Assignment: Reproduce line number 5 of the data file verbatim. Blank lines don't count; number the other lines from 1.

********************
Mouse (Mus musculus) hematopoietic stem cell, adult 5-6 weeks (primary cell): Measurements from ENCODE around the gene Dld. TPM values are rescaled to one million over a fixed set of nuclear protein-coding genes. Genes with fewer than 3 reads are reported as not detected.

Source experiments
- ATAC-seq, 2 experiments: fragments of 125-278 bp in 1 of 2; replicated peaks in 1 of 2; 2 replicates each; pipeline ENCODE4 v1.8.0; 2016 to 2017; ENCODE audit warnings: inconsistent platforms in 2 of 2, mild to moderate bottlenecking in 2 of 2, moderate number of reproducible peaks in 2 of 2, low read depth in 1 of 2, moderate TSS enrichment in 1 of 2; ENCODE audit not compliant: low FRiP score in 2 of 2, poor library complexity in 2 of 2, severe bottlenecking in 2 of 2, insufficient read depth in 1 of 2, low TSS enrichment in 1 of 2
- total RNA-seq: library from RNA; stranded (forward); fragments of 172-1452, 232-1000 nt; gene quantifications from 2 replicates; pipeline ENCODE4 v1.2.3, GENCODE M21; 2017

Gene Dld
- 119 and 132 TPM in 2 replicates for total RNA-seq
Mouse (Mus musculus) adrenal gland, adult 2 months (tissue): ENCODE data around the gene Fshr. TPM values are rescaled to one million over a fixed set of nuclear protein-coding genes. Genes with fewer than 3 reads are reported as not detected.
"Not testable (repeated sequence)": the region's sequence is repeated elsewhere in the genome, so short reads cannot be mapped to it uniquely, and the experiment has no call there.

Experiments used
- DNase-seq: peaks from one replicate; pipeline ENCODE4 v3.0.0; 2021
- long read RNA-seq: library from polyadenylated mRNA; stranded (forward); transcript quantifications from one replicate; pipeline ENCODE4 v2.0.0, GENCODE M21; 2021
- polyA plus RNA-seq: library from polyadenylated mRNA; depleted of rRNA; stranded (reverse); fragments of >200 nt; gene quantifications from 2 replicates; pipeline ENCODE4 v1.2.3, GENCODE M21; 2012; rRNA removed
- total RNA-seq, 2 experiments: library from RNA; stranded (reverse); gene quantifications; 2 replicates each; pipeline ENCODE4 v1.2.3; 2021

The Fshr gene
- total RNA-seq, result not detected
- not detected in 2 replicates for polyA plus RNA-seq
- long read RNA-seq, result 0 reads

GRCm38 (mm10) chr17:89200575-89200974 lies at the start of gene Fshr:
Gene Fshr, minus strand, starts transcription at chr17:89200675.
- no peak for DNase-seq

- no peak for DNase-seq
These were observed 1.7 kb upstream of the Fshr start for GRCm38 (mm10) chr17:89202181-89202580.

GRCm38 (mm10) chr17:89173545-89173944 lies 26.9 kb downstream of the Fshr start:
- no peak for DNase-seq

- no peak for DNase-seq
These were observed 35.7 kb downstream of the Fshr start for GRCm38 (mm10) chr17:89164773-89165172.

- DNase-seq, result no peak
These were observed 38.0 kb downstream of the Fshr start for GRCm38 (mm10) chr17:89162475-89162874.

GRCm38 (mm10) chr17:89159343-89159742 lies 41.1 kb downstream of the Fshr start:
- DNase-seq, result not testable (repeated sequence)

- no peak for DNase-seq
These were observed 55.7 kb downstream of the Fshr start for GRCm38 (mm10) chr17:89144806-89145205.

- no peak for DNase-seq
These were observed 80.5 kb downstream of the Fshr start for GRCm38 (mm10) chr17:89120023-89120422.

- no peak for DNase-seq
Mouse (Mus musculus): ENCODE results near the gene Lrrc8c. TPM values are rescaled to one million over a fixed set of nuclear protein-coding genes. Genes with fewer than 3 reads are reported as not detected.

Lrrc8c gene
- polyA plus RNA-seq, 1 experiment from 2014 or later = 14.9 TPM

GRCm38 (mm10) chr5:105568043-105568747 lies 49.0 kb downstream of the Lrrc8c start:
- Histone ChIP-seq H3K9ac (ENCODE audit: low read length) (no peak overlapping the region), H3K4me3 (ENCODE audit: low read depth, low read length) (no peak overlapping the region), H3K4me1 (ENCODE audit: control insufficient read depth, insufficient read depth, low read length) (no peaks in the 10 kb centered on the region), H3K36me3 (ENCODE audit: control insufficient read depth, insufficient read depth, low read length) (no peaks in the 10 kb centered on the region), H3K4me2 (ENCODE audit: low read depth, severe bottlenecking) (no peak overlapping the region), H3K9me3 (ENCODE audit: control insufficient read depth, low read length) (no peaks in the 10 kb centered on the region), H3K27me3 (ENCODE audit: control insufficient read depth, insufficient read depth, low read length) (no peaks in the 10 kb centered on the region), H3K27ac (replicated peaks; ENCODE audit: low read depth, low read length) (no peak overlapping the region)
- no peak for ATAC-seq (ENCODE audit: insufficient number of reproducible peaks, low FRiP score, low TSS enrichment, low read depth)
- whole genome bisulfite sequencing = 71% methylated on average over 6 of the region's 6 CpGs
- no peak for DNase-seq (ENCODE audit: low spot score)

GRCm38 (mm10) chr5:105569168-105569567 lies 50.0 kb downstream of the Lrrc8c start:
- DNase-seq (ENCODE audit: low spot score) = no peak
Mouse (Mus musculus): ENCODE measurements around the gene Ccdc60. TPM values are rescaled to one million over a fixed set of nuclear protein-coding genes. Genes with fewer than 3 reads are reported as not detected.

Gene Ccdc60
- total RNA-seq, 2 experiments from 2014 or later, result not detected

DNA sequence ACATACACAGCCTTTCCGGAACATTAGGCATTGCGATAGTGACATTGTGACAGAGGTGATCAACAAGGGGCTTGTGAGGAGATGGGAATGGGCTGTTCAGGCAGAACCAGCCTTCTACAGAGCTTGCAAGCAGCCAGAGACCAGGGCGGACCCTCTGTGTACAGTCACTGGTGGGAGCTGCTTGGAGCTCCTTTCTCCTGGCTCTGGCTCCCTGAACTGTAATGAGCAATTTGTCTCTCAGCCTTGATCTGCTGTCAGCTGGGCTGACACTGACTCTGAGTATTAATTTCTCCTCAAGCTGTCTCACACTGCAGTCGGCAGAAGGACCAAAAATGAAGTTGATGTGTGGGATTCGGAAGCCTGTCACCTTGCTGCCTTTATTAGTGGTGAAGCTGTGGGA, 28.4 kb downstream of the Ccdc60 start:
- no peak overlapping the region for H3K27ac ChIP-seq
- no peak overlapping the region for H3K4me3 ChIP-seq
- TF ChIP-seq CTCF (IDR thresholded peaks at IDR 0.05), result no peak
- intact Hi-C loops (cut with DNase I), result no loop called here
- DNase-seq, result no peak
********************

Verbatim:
Gene Dld